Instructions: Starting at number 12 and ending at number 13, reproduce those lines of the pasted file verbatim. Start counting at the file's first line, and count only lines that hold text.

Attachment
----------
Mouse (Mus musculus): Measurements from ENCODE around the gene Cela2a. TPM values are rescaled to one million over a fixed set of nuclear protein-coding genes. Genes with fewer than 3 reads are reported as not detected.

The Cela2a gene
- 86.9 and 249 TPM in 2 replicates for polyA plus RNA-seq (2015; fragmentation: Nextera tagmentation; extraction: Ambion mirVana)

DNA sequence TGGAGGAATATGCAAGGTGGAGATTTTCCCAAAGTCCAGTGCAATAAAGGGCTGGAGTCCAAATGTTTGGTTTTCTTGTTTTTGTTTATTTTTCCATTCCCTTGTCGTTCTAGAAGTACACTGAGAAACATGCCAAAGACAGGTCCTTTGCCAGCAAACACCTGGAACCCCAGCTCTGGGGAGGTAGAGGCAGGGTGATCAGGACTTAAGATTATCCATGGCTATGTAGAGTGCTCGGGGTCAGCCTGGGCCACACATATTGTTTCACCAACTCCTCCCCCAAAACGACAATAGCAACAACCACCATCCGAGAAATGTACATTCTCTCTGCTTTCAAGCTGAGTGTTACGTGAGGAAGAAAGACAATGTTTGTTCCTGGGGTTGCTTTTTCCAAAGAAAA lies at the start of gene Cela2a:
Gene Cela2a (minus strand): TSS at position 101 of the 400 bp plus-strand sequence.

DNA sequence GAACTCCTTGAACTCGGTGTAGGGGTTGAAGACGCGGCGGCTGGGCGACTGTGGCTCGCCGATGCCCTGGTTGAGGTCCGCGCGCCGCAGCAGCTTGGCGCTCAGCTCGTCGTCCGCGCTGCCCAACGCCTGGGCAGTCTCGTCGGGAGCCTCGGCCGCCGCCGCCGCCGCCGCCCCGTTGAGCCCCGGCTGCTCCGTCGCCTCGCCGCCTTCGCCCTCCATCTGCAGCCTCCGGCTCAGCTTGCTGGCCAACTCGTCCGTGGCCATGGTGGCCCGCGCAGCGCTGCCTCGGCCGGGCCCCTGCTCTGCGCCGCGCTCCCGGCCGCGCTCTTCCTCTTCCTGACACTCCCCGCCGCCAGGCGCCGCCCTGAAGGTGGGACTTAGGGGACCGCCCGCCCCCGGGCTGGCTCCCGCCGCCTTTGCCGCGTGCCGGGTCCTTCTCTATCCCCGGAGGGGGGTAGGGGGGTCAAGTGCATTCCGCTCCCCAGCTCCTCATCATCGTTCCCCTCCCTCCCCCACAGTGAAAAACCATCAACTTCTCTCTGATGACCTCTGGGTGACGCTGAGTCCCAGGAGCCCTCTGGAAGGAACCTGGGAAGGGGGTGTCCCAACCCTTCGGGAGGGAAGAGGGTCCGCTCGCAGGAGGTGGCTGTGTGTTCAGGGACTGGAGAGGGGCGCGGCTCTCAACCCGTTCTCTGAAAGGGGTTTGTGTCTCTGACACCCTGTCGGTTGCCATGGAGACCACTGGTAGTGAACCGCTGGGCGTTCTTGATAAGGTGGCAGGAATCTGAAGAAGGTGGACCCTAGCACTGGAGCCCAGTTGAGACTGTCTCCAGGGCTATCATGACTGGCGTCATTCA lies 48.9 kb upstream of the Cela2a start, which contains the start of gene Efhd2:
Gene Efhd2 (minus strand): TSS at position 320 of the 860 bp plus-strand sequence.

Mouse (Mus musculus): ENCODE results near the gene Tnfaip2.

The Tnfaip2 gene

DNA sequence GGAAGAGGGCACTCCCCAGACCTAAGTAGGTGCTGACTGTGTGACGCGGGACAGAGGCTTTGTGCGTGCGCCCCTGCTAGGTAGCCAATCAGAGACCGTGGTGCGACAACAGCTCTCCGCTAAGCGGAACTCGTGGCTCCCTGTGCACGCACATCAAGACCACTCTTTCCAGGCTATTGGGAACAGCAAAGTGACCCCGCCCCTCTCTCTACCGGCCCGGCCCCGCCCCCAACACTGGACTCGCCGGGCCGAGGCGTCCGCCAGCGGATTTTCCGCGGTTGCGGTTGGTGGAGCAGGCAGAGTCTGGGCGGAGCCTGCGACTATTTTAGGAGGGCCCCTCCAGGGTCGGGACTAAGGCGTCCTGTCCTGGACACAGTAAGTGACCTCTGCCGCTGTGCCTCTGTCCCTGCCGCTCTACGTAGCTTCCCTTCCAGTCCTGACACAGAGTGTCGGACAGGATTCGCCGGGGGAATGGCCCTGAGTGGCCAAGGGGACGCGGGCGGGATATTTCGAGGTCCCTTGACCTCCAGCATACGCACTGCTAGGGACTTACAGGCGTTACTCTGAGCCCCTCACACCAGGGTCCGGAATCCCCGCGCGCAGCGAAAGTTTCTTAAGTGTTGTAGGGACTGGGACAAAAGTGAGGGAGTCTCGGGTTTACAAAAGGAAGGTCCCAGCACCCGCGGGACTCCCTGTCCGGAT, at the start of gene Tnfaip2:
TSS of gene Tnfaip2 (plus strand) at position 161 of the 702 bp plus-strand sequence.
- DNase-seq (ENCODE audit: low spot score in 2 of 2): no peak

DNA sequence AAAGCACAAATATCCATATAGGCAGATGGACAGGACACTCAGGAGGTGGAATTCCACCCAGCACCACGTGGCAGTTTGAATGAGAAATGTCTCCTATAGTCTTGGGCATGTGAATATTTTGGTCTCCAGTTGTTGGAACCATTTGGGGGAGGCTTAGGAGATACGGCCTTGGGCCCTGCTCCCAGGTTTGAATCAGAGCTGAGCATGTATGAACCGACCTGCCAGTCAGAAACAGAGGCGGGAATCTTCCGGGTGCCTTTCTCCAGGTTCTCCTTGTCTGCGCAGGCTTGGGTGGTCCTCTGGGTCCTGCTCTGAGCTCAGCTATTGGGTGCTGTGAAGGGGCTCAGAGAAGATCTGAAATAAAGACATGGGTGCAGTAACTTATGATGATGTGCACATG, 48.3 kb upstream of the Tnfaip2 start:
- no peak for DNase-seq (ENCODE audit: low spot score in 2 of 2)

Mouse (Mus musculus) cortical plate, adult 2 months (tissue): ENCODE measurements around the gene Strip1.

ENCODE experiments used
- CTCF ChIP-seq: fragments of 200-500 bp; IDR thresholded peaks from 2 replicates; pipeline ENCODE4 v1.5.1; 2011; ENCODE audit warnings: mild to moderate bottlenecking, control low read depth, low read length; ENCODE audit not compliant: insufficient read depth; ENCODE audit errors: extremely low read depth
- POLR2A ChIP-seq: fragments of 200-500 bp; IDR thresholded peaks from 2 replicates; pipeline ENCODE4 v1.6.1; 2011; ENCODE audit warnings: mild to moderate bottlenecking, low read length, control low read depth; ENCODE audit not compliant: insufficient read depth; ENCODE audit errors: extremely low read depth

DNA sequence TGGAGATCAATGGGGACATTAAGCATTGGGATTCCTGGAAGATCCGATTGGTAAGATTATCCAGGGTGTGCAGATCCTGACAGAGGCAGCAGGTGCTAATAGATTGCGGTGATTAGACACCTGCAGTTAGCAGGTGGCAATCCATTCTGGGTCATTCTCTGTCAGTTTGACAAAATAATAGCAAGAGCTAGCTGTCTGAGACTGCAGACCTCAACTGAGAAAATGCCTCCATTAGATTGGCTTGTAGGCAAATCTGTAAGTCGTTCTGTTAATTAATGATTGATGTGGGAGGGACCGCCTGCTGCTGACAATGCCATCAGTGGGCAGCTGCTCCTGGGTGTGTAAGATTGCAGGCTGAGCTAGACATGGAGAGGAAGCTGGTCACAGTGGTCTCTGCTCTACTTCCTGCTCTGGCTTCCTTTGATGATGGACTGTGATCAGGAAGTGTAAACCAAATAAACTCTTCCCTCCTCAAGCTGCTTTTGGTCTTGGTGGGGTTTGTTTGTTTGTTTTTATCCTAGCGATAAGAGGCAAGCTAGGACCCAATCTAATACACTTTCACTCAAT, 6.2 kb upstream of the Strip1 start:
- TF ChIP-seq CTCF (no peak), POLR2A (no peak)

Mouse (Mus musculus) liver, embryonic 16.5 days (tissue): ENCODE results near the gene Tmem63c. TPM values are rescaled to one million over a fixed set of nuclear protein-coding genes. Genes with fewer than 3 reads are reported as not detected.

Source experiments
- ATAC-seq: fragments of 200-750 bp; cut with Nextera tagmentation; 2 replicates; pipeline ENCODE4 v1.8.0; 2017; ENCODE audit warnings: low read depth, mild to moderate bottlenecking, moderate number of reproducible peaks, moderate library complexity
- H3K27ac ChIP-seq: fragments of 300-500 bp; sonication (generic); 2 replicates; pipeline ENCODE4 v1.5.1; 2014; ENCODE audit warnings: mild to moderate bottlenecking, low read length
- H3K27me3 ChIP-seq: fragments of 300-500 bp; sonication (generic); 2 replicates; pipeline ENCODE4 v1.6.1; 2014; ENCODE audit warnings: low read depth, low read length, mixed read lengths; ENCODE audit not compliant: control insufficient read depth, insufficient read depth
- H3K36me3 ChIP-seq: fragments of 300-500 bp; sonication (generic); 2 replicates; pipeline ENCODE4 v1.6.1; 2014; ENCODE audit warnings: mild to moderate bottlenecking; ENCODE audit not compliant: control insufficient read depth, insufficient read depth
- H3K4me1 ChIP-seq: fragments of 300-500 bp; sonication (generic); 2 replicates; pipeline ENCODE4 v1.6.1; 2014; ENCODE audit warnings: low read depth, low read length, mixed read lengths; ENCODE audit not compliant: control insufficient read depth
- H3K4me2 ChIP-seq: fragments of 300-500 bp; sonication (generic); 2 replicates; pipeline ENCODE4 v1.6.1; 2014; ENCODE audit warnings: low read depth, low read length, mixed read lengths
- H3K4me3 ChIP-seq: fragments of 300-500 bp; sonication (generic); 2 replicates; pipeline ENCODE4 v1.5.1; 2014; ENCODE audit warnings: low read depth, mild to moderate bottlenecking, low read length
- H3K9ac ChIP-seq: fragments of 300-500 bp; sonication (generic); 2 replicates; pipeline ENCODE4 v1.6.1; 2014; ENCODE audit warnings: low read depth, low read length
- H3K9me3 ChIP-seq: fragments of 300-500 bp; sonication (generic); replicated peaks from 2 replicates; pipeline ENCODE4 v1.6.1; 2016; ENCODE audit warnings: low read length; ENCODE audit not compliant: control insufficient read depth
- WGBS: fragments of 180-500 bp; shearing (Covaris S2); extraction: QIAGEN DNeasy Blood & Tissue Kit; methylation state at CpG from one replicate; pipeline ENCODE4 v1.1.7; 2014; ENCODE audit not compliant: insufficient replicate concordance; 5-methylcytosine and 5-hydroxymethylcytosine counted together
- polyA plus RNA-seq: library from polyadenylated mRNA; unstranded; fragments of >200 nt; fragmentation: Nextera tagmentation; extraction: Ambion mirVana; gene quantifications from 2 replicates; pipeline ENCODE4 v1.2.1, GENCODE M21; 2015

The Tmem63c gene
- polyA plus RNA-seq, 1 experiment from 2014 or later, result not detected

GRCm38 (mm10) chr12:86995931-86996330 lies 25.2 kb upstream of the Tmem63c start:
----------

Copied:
- DNase-seq (ENCODE audit: low spot score in 2 of 2): no peak

DNA sequence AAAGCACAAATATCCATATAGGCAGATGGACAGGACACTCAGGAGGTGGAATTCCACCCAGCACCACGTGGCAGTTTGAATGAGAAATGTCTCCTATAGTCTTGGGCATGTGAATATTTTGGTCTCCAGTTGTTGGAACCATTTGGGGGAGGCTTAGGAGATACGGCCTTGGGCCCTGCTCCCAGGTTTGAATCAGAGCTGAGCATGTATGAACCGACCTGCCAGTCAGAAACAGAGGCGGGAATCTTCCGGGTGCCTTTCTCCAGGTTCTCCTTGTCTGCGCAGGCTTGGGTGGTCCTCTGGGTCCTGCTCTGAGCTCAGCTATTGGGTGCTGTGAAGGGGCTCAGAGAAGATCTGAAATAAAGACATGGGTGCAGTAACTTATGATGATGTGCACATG, 48.3 kb upstream of the Tnfaip2 start: